I fumble with my keys and phone as I bundle through my building’s never-quite-closed front door to begin my daily trudge up what my roommate spitefully calls “the Himalayas.” Unsure if I’ve already missed my Mom’s drive to work — or if she’s running a little late like I am — I tap through my phone and hit her name. Cutting across an intersection with no cars yet still full of potholes, I hear the dial tone cut out and a familiar voice greets me with a stressed, but warm, “Good morning.”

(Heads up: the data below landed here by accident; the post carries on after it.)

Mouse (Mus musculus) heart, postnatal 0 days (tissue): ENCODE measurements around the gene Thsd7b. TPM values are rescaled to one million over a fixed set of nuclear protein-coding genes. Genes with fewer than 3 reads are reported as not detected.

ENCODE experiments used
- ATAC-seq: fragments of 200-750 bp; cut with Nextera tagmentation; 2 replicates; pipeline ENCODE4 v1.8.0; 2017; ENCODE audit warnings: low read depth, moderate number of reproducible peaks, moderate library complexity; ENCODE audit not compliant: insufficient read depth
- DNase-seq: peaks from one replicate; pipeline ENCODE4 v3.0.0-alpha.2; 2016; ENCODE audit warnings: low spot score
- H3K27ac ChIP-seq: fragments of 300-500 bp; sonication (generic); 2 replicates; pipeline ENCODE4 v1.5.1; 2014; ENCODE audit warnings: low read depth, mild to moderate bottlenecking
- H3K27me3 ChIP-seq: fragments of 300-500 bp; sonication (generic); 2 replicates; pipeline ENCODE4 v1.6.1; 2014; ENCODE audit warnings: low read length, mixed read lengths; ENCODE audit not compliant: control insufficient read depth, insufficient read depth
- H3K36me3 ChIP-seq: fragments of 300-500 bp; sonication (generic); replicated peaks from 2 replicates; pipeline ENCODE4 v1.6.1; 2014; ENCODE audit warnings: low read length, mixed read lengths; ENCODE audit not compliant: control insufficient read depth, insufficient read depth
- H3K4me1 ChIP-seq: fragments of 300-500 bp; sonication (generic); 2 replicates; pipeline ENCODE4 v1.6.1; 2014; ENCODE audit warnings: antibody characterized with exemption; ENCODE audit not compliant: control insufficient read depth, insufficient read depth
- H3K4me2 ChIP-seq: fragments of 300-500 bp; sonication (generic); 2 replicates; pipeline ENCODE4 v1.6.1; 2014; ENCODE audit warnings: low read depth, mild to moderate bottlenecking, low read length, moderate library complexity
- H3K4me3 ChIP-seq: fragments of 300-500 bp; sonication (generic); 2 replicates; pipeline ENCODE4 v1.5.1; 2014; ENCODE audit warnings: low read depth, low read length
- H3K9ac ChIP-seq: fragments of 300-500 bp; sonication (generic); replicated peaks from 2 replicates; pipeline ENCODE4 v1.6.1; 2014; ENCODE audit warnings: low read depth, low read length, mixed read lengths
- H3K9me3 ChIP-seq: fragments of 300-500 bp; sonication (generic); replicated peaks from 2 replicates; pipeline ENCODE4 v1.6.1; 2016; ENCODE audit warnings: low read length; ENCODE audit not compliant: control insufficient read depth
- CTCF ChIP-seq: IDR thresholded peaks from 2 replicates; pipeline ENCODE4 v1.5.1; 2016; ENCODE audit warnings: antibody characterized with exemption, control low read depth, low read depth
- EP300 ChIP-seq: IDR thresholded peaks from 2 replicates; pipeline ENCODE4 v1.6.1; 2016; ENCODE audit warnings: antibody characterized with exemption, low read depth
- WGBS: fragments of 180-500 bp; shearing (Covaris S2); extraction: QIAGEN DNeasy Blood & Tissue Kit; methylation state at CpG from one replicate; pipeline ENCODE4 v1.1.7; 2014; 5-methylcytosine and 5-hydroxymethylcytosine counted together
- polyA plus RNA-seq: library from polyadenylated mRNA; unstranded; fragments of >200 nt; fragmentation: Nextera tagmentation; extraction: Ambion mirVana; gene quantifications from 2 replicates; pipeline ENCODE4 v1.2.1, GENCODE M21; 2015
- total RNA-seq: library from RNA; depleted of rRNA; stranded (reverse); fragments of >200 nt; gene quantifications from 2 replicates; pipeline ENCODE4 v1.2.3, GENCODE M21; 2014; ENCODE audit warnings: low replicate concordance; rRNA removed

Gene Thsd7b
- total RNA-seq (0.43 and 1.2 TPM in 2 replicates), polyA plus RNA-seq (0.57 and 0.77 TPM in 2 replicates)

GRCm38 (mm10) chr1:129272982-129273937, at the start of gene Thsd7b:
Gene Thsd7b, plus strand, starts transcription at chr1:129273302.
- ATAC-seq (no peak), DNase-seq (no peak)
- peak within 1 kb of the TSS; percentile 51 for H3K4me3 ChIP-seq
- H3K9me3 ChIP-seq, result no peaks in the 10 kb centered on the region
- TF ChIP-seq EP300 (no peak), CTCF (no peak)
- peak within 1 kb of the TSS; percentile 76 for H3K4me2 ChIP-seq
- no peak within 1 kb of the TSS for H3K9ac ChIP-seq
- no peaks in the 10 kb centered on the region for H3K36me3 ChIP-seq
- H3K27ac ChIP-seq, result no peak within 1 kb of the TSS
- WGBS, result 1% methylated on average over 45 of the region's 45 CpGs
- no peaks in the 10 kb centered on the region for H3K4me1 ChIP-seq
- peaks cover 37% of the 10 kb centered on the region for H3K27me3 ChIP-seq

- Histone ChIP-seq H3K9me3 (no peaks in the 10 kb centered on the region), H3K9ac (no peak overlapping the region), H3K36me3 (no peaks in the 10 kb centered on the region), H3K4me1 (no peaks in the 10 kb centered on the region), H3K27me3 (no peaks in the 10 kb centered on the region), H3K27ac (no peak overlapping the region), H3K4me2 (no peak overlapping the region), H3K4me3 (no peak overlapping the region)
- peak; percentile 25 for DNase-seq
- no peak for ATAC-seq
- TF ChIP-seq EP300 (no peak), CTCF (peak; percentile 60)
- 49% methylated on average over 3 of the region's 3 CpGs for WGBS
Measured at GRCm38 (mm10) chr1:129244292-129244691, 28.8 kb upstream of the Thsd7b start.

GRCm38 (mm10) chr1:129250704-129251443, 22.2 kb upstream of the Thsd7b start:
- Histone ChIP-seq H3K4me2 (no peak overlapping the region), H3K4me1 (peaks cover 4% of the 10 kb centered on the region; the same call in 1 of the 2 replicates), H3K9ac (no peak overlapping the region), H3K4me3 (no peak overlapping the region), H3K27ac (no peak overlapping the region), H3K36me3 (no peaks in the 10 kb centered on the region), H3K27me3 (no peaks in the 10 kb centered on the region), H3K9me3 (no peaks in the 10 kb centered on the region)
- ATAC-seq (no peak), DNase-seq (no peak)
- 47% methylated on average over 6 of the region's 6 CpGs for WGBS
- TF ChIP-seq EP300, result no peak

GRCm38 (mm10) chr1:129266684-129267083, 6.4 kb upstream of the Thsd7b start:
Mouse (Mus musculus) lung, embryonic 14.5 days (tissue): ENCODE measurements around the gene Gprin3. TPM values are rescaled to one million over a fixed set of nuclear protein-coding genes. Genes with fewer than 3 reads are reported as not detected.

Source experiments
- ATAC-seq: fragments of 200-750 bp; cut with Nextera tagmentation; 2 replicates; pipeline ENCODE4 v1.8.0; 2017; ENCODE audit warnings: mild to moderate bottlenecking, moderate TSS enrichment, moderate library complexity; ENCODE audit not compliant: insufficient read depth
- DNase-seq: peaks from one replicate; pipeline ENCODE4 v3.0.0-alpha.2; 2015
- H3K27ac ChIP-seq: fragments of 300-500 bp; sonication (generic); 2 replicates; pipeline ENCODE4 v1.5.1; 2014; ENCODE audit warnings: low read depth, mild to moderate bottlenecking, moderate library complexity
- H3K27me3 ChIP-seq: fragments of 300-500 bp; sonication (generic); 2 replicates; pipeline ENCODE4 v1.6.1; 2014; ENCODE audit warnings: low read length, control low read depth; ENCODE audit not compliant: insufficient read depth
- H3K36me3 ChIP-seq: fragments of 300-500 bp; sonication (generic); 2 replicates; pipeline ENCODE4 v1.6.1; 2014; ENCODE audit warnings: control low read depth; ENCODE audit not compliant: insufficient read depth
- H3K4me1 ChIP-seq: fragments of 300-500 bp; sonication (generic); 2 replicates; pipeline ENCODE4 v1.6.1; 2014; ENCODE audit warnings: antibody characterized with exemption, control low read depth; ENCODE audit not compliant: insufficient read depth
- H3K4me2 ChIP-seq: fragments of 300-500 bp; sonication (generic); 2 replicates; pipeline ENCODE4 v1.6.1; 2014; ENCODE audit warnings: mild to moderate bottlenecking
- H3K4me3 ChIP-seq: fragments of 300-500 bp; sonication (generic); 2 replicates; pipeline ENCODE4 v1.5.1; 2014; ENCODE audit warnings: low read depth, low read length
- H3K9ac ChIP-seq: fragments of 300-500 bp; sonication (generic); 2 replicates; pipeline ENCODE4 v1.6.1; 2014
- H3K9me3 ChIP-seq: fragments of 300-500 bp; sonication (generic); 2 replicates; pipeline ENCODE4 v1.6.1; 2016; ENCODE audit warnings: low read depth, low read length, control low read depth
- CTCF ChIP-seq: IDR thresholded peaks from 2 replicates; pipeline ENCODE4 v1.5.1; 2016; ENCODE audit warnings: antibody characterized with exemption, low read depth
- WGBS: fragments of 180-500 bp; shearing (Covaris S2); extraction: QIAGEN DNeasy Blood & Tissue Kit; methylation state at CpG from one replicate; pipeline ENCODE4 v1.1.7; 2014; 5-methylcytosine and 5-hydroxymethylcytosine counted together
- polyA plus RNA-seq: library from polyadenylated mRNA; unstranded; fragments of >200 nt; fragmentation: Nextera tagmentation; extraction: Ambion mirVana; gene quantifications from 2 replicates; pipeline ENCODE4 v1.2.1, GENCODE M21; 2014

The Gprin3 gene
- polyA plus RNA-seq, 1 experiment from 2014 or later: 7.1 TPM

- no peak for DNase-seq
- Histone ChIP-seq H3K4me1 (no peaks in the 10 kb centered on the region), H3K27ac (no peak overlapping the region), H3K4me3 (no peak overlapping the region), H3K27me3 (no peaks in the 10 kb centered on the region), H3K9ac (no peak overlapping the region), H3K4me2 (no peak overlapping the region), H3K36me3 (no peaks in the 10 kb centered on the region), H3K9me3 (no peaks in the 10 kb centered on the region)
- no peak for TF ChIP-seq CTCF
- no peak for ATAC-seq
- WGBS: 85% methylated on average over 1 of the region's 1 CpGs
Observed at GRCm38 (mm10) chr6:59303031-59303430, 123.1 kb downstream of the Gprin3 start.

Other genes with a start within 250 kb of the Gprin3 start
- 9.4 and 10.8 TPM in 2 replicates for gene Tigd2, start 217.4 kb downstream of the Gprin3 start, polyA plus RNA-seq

I didn’t use to call my Mom while heading to class in the morning. It took me until a couple of weeks ago to realize that my daily climb this semester coincided with her daily commute. Unfortunately, it took me much longer than a couple of weeks in college to want to call home at all. For a long time at the start of freshman year, my family and family friends played a one-sided game of phone tag with me, with them always trying to get me on the phone while I avoided their calls like a distant deadline. In the past year or so, though, I’ve not only started to make those calls myself instead of avoiding them, but I’ve realized that they’re a harbinger of my overall relationship with Cornell.